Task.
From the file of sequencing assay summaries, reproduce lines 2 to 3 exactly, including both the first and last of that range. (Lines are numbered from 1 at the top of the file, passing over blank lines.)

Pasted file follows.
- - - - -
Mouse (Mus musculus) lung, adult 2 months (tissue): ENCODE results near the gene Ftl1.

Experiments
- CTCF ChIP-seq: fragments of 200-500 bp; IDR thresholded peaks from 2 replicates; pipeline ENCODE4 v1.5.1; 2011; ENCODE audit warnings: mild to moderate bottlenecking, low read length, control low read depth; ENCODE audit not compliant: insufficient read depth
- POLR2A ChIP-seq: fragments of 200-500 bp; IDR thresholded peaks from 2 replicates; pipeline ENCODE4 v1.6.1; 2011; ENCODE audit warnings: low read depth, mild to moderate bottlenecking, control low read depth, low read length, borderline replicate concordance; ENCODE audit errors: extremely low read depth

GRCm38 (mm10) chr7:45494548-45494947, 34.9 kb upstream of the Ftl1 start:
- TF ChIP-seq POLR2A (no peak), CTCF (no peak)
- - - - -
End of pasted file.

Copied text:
Experiments
- CTCF ChIP-seq: fragments of 200-500 bp; IDR thresholded peaks from 2 replicates; pipeline ENCODE4 v1.5.1; 2011; ENCODE audit warnings: mild to moderate bottlenecking, low read length, control low read depth; ENCODE audit not compliant: insufficient read depth